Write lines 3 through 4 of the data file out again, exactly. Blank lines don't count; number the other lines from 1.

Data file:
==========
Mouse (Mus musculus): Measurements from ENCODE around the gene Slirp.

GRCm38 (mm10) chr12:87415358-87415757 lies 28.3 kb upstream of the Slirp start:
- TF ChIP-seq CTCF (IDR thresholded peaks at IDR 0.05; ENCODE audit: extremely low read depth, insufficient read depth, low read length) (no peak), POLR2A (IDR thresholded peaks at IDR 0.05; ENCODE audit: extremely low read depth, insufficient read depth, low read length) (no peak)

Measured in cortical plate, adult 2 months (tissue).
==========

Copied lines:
- TF ChIP-seq CTCF (IDR thresholded peaks at IDR 0.05; ENCODE audit: extremely low read depth, insufficient read depth, low read length) (no peak), POLR2A (IDR thresholded peaks at IDR 0.05; ENCODE audit: extremely low read depth, insufficient read depth, low read length) (no peak)

Measured in cortical plate, adult 2 months (tissue).